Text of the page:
A Good Night’s Sleep

What you need to know to get a good night’s sleep:

We know that 30% of the American population is sleeping less than six and one-half hours a night. We also know that 15% of Americans suffer from chronic insomnia. So what can we do to improve our sleep?

First, we need to come to the realization that we need at least seven to eight hours of sleep a night. If we don’t accept that then we are very likely to suffer the consequences of diabetes, heart disease, stroke, and obesity–all of which have been linked to lack of sleep.

Once we realize how much sleep we need we can start to work on getting it. The first step is our bedroom environment. We need to get things dark. This will promote the release of our sleep-inducing hormone melatonin. That means turn off the laptop, iPad, and iPhone. No video games or television. We need a comfortable temperature. If the room is too warm, our core body temperature will not drop. The drop in body temperature is a major signal to the brain to enter sleep. Most studies have shown that a temperature between 62 and 70 degrees is best for sleep.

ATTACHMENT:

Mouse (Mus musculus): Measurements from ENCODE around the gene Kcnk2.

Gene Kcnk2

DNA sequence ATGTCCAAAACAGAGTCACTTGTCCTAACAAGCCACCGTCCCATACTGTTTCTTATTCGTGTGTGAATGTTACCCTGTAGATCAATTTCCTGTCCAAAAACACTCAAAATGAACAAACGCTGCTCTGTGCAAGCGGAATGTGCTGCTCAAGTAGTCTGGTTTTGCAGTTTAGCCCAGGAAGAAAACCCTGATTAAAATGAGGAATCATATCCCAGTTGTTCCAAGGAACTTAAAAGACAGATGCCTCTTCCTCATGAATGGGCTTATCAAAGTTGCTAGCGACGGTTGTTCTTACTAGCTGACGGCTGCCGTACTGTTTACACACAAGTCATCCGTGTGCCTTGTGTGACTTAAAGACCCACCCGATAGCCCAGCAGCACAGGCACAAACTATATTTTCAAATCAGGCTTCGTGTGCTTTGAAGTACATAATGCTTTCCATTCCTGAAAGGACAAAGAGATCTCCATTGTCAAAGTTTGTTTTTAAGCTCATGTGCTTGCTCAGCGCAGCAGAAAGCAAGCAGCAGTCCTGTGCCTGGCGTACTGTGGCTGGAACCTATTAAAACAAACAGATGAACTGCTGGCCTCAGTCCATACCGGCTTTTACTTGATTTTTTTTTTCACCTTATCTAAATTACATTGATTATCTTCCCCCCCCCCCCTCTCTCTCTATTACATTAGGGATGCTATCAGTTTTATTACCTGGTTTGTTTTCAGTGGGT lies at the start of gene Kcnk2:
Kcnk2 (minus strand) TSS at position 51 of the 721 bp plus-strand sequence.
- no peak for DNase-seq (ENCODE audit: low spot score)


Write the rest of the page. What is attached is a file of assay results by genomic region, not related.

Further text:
We also need quiet. In some circumstances, ear plugs may work. In other cases, white noise such as a fan or the sound of the ocean that can be produced by some machines may do the trick. We also need to stop looking at the alarm clock. It is there to wake you up in the morning. Focusing on it, if you are having a hard time falling asleep, can only make matters worse. It leads to anxiety and calculating–two things that are completely incompatible with sleep.

Finally, we need to check our worries at the bedroom door. Too many people take their worries into the bedroom, which makes falling asleep very difficult. A technique called constructive worrying has been found to be helpful. In the evening, you make a list of your problems and write down your solutions. You then place them in your desk drawer and leave them there.

If you still have trouble falling or staying asleep and it has been going on for more than three days a week for over a month, it is probably time that you spoke to your health care professional. Sometimes underlying medical or psychiatric disorders can be at the root of the problem.

By Robert Rosenberg